CIMRM 484 - Under-layer: South wall paintings. Santa Prisca, Rome, Italy.
The paintings are nearly invisible on the right-hand (i.e. south) wall, but some of the verses that were above them can still be read. 1
On the right wall, the layout is different. Above the man leading the boar in the procession of the suovetaurilia is line 18.
Line 18. Nama leonibus novis et multis annis (= "Hail to the Lions for many and new years").
Above the painting of the "Lion" leading a ram are lines 19-20:
Lines 19-20. h( ?) ... . su. nemin[i]. . . fero . ... . [mort]alium omnium et[er]norumque omnium. Meaning uncertain. Very damaged.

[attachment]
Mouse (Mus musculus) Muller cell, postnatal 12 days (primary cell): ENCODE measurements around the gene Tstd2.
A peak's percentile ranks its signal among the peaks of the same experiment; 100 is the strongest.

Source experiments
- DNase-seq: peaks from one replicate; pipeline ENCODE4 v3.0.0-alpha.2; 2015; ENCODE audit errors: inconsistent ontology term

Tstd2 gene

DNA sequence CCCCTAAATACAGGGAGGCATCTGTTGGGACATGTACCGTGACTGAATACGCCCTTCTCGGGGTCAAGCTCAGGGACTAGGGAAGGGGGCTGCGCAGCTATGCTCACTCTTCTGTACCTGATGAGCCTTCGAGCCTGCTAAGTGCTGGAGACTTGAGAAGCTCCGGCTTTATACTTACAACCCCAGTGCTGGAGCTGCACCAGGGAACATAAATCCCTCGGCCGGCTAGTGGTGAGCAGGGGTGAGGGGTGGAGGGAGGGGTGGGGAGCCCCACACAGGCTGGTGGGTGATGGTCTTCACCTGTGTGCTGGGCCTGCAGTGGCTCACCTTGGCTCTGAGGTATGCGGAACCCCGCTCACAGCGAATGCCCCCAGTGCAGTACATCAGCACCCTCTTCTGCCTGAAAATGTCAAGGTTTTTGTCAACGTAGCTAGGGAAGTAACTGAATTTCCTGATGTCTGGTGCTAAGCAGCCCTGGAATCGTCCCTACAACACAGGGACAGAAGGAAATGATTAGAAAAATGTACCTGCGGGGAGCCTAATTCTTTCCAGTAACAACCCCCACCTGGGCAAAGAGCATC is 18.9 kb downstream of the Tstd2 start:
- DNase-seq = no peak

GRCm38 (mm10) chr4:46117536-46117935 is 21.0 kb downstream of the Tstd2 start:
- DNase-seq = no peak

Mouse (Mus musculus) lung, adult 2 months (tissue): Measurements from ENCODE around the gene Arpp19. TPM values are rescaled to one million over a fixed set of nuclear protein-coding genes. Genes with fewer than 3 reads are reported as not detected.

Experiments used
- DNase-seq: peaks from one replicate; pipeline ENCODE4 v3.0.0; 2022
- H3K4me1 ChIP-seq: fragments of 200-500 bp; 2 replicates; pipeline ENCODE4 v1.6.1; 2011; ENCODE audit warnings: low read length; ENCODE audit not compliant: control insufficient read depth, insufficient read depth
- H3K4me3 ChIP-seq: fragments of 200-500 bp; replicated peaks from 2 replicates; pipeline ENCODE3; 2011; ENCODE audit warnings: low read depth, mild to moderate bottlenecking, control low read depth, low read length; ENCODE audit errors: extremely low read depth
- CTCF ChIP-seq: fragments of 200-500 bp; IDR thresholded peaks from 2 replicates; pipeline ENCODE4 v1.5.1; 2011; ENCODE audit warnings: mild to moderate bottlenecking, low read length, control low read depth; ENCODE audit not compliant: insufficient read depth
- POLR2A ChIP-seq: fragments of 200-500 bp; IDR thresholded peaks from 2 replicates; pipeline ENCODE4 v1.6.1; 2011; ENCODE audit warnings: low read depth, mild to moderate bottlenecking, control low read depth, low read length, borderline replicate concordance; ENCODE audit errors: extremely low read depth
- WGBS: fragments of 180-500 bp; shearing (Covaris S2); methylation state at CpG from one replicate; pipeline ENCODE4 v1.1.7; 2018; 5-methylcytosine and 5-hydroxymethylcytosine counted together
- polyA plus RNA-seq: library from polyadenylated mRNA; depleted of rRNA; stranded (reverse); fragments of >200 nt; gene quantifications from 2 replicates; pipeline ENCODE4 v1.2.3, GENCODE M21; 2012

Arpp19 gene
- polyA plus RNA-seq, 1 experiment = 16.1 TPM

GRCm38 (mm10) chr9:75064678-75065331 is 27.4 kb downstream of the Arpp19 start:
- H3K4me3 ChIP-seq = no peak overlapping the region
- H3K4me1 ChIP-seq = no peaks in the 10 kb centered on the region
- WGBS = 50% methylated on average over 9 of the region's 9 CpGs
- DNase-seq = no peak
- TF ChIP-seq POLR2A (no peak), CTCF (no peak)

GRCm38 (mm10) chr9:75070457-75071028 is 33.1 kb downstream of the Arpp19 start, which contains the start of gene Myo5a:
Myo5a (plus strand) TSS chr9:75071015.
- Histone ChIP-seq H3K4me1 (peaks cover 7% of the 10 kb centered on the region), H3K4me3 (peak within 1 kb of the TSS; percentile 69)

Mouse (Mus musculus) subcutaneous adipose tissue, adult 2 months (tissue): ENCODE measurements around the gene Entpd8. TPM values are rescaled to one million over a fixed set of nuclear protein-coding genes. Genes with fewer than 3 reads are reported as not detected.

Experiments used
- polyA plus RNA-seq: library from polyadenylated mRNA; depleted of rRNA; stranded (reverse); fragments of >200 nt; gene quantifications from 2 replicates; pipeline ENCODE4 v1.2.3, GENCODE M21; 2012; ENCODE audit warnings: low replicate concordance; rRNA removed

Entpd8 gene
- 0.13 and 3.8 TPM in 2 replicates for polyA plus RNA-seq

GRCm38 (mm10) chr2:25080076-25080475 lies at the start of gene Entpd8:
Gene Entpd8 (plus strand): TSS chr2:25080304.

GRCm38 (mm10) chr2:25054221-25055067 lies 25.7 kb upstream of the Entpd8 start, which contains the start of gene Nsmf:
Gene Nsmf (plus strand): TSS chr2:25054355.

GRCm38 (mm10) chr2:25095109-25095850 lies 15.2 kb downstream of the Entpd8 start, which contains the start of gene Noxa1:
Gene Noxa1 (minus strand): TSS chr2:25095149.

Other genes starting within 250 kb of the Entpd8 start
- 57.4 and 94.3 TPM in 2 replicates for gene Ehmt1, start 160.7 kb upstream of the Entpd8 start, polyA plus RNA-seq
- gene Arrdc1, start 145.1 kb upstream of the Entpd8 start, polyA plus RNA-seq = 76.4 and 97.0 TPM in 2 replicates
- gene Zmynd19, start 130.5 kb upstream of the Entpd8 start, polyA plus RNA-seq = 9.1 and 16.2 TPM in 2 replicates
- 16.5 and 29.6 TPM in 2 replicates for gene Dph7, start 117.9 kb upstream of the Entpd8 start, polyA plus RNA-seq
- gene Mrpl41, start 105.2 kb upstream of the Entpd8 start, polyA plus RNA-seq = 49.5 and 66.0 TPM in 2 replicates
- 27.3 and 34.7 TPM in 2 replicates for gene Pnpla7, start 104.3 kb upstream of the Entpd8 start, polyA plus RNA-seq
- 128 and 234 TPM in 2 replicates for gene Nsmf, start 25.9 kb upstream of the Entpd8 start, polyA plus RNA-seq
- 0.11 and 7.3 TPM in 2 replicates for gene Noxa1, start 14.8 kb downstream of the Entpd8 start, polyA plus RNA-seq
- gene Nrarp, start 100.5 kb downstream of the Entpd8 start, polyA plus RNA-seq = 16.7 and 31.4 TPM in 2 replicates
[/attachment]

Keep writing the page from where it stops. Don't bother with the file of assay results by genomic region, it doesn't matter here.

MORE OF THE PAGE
When Ferrua discovered the Mithraeum, he was able to read an inscription above the Lion leading the bull and the man with the cock. This inscription was no longer visible when Vermaseren excavated.
Line 21. .......... icit . ... ucta (ivy-leaf) reddite cantu. Vermaseren adds: "one must be very grateful that Ferrua has copied these important words, since they suggest that the lines of verse in the Mithraeum were possibly fragments of poems sung during the ceremonies. The words reddite cantu or cantus may even indicate that there was a chorus singing the hymns in honour of the invincible god, perhaps preceded by a hymnologus and accompanied by musical instruments as in other cults."2
The CIMRM entry is now obsolete: